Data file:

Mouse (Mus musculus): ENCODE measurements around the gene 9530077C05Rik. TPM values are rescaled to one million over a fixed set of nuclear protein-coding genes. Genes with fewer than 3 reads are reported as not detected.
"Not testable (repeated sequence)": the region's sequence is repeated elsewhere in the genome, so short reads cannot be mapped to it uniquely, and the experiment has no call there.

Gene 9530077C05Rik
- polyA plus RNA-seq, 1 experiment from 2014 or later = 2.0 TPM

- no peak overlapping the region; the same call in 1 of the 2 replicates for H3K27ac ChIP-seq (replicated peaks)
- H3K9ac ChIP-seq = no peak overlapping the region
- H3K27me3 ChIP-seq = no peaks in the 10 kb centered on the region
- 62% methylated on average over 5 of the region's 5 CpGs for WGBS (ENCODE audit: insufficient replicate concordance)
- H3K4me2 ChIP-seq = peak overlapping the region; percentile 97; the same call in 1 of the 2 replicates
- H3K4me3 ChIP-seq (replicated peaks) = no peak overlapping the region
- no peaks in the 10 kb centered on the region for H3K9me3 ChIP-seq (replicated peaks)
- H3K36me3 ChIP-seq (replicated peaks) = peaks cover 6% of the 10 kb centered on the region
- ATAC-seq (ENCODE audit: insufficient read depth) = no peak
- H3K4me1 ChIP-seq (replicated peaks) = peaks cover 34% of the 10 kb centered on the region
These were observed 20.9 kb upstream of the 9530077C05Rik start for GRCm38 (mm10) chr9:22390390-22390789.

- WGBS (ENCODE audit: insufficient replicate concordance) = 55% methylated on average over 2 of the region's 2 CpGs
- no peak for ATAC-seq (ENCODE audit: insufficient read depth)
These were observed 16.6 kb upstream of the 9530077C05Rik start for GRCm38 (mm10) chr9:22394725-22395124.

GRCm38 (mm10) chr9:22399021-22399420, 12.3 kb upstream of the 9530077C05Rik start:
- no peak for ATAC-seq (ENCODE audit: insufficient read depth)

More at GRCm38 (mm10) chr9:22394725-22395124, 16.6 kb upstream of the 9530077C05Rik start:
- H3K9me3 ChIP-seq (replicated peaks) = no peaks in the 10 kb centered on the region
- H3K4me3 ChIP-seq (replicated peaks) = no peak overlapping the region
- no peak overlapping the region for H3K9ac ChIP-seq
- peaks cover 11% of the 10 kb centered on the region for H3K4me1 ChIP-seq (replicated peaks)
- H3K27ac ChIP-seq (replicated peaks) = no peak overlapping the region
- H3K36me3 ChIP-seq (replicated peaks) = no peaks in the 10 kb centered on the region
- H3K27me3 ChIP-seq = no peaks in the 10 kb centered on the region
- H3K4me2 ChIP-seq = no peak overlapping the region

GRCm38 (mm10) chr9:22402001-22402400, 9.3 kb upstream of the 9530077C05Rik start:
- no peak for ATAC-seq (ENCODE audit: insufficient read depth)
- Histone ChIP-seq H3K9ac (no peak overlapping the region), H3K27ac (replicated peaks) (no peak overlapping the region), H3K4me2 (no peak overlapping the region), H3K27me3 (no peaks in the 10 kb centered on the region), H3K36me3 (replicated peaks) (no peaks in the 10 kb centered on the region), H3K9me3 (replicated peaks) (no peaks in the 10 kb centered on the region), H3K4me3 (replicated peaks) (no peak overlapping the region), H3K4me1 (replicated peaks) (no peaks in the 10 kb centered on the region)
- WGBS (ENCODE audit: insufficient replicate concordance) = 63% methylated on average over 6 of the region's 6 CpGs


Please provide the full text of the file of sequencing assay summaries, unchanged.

Mouse (Mus musculus): ENCODE measurements around the gene 9530077C05Rik. TPM values are rescaled to one million over a fixed set of nuclear protein-coding genes. Genes with fewer than 3 reads are reported as not detected.
"Not testable (repeated sequence)": the region's sequence is repeated elsewhere in the genome, so short reads cannot be mapped to it uniquely, and the experiment has no call there.

Gene 9530077C05Rik
- polyA plus RNA-seq, 1 experiment from 2014 or later = 2.0 TPM

- no peak overlapping the region; the same call in 1 of the 2 replicates for H3K27ac ChIP-seq (replicated peaks)
- H3K9ac ChIP-seq = no peak overlapping the region
- H3K27me3 ChIP-seq = no peaks in the 10 kb centered on the region
- 62% methylated on average over 5 of the region's 5 CpGs for WGBS (ENCODE audit: insufficient replicate concordance)
- H3K4me2 ChIP-seq = peak overlapping the region; percentile 97; the same call in 1 of the 2 replicates
- H3K4me3 ChIP-seq (replicated peaks) = no peak overlapping the region
- no peaks in the 10 kb centered on the region for H3K9me3 ChIP-seq (replicated peaks)
- H3K36me3 ChIP-seq (replicated peaks) = peaks cover 6% of the 10 kb centered on the region
- ATAC-seq (ENCODE audit: insufficient read depth) = no peak
- H3K4me1 ChIP-seq (replicated peaks) = peaks cover 34% of the 10 kb centered on the region
These were observed 20.9 kb upstream of the 9530077C05Rik start for GRCm38 (mm10) chr9:22390390-22390789.

- WGBS (ENCODE audit: insufficient replicate concordance) = 55% methylated on average over 2 of the region's 2 CpGs
- no peak for ATAC-seq (ENCODE audit: insufficient read depth)
These were observed 16.6 kb upstream of the 9530077C05Rik start for GRCm38 (mm10) chr9:22394725-22395124.

GRCm38 (mm10) chr9:22399021-22399420, 12.3 kb upstream of the 9530077C05Rik start:
- no peak for ATAC-seq (ENCODE audit: insufficient read depth)

More at GRCm38 (mm10) chr9:22394725-22395124, 16.6 kb upstream of the 9530077C05Rik start:
- H3K9me3 ChIP-seq (replicated peaks) = no peaks in the 10 kb centered on the region
- H3K4me3 ChIP-seq (replicated peaks) = no peak overlapping the region
- no peak overlapping the region for H3K9ac ChIP-seq
- peaks cover 11% of the 10 kb centered on the region for H3K4me1 ChIP-seq (replicated peaks)
- H3K27ac ChIP-seq (replicated peaks) = no peak overlapping the region
- H3K36me3 ChIP-seq (replicated peaks) = no peaks in the 10 kb centered on the region
- H3K27me3 ChIP-seq = no peaks in the 10 kb centered on the region
- H3K4me2 ChIP-seq = no peak overlapping the region

GRCm38 (mm10) chr9:22402001-22402400, 9.3 kb upstream of the 9530077C05Rik start:
- no peak for ATAC-seq (ENCODE audit: insufficient read depth)
- Histone ChIP-seq H3K9ac (no peak overlapping the region), H3K27ac (replicated peaks) (no peak overlapping the region), H3K4me2 (no peak overlapping the region), H3K27me3 (no peaks in the 10 kb centered on the region), H3K36me3 (replicated peaks) (no peaks in the 10 kb centered on the region), H3K9me3 (replicated peaks) (no peaks in the 10 kb centered on the region), H3K4me3 (replicated peaks) (no peak overlapping the region), H3K4me1 (replicated peaks) (no peaks in the 10 kb centered on the region)
- WGBS (ENCODE audit: insufficient replicate concordance) = 63% methylated on average over 6 of the region's 6 CpGs